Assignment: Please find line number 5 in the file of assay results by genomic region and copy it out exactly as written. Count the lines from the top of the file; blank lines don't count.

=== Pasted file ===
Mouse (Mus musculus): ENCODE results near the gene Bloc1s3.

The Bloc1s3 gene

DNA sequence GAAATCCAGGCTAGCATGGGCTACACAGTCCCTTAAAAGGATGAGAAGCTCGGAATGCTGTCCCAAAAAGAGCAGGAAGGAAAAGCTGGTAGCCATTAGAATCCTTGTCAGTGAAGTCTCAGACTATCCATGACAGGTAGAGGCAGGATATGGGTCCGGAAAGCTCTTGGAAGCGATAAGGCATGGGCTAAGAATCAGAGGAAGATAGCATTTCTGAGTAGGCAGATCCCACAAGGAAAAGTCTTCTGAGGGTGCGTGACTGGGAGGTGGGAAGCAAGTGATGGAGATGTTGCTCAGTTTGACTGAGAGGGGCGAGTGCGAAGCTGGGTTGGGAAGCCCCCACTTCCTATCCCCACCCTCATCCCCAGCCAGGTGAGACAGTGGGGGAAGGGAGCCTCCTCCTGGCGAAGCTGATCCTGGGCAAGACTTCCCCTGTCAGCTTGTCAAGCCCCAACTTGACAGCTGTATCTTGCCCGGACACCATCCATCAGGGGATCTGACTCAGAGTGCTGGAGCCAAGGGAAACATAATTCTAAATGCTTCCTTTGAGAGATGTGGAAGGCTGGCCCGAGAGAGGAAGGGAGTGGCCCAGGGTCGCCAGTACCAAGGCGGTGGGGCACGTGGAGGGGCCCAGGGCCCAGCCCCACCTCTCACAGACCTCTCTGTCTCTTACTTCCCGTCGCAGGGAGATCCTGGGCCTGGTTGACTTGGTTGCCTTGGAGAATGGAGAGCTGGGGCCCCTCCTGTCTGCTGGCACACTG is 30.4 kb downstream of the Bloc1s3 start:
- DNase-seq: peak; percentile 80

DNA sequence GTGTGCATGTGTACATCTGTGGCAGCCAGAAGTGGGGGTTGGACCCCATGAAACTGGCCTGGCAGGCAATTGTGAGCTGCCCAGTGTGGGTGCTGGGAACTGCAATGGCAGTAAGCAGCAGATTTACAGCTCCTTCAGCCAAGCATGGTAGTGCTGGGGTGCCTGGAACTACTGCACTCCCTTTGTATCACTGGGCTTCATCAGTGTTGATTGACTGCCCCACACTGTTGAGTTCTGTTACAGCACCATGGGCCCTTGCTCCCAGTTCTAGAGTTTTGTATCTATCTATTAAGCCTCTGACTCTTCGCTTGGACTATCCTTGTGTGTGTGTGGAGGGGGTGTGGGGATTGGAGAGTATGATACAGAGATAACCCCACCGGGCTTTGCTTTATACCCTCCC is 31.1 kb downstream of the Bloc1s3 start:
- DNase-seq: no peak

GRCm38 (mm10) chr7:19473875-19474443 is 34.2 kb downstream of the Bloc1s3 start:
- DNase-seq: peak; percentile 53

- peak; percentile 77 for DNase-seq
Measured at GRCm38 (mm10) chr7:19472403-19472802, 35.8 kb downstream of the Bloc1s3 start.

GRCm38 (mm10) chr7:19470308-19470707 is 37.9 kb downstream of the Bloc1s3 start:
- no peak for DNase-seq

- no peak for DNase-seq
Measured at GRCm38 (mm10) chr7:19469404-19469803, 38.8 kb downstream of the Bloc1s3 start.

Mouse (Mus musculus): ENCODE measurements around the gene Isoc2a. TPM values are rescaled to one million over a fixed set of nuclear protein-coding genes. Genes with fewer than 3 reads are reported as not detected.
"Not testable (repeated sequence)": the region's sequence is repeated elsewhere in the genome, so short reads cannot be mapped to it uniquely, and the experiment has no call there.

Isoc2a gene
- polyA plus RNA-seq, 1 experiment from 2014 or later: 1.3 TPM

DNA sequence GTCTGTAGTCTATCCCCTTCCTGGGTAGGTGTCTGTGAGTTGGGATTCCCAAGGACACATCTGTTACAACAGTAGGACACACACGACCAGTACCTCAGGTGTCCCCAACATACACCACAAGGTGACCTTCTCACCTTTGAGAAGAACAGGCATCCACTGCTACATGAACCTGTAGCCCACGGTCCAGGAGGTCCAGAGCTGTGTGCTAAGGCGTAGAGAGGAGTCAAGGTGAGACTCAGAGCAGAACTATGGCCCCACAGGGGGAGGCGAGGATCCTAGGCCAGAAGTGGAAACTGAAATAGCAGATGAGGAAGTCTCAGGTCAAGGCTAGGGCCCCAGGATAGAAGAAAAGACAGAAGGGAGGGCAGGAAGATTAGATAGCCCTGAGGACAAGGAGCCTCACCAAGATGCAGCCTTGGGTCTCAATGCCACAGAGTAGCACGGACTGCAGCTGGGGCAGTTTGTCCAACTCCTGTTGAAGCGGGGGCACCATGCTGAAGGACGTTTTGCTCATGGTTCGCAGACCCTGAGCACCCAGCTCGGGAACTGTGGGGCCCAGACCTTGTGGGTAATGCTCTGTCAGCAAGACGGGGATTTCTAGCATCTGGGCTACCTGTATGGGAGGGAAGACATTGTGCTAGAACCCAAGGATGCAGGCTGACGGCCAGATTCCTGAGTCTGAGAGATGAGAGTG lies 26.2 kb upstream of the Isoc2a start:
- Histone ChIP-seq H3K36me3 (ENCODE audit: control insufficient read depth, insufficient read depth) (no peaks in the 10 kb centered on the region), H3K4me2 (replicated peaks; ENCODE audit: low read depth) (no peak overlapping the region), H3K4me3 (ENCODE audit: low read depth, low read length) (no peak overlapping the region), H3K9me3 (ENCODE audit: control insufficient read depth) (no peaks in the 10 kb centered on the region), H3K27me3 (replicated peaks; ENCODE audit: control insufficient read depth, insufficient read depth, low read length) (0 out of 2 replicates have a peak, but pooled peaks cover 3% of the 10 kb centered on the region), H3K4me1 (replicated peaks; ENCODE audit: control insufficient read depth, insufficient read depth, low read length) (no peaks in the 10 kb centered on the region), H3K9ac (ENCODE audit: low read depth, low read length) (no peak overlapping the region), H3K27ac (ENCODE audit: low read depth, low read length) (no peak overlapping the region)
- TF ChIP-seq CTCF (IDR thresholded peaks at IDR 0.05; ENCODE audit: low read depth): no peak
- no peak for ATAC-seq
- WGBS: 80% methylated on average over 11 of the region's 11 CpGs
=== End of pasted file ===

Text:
DNA sequence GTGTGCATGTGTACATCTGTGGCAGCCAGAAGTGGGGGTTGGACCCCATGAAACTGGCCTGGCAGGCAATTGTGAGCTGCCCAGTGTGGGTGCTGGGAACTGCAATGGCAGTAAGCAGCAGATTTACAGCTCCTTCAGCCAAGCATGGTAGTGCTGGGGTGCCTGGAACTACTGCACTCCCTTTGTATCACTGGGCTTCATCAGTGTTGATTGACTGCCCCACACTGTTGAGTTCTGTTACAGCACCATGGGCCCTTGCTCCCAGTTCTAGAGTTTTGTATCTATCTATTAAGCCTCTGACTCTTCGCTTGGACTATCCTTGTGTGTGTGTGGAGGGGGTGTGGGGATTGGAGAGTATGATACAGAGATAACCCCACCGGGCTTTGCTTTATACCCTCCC is 31.1 kb downstream of the Bloc1s3 start: